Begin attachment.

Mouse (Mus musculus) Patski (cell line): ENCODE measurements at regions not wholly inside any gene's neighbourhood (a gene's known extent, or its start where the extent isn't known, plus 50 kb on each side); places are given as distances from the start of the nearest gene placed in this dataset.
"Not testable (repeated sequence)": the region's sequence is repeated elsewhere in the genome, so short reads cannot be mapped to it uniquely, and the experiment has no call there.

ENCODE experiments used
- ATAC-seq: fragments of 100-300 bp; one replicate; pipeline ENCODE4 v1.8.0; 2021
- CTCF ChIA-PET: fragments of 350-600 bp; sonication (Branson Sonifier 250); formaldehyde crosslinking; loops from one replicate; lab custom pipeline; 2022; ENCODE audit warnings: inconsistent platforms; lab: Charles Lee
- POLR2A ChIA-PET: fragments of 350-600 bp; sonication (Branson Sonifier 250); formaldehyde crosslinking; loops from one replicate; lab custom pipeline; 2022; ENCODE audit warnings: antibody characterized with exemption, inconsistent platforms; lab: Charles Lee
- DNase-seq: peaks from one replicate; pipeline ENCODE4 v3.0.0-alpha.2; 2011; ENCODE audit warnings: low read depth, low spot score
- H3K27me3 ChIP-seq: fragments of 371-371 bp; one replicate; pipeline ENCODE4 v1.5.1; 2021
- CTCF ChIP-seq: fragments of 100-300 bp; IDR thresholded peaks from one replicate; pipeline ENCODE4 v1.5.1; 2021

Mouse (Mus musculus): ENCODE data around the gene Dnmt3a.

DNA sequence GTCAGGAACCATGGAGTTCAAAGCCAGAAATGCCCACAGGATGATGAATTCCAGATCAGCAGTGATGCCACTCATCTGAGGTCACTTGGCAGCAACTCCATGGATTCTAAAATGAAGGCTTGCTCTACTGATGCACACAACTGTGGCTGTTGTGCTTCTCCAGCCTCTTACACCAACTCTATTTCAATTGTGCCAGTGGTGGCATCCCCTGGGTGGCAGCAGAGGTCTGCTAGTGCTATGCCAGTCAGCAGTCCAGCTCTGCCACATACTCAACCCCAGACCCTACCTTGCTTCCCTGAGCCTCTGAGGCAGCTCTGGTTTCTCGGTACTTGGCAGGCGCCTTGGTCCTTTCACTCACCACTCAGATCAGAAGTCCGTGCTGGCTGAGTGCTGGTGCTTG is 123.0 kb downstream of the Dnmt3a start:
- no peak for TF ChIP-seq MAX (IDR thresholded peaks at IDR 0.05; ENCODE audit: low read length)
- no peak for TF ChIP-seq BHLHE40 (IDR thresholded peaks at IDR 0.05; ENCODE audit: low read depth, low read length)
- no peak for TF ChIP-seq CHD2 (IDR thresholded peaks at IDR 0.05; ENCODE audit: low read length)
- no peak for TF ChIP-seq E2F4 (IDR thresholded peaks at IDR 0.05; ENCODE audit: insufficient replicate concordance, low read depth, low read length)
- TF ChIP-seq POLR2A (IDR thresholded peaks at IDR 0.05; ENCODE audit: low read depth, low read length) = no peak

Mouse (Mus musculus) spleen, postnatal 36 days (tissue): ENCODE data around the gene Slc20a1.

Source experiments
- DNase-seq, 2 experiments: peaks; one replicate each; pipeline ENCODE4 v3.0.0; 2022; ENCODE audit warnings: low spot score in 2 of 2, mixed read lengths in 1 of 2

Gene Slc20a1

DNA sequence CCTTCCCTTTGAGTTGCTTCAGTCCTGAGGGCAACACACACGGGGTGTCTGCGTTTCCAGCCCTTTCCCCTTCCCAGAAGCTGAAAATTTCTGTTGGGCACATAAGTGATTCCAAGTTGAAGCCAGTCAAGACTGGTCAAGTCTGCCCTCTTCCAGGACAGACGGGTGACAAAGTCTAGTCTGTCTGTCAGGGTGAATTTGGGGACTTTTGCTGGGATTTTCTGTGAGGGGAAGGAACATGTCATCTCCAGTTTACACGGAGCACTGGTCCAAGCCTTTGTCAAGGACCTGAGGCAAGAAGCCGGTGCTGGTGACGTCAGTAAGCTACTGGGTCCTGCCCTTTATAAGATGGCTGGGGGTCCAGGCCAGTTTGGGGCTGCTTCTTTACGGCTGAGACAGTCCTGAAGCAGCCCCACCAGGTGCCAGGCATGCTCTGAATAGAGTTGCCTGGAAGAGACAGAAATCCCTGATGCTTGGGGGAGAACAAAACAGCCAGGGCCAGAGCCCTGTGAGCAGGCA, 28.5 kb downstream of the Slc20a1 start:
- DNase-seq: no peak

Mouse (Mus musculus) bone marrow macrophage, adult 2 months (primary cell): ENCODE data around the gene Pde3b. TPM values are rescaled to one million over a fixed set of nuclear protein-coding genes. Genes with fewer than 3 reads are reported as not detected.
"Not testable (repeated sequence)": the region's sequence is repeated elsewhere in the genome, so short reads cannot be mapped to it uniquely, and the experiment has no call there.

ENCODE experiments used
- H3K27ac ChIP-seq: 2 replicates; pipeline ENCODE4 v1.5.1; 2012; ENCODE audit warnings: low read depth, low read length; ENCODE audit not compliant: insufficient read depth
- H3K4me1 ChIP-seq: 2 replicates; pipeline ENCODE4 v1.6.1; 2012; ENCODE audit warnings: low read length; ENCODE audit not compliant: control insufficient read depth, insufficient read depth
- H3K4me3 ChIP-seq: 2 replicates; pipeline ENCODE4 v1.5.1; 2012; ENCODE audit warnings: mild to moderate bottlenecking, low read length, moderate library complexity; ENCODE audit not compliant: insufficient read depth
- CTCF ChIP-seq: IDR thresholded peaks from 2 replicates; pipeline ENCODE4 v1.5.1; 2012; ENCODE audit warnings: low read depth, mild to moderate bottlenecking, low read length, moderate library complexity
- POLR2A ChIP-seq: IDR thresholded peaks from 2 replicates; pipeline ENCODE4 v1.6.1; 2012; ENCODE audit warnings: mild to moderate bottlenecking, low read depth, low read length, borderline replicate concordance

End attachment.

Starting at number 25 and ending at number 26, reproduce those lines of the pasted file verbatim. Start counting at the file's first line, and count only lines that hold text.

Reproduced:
ENCODE experiments used
- H3K27ac ChIP-seq: 2 replicates; pipeline ENCODE4 v1.5.1; 2012; ENCODE audit warnings: low read depth, low read length; ENCODE audit not compliant: insufficient read depth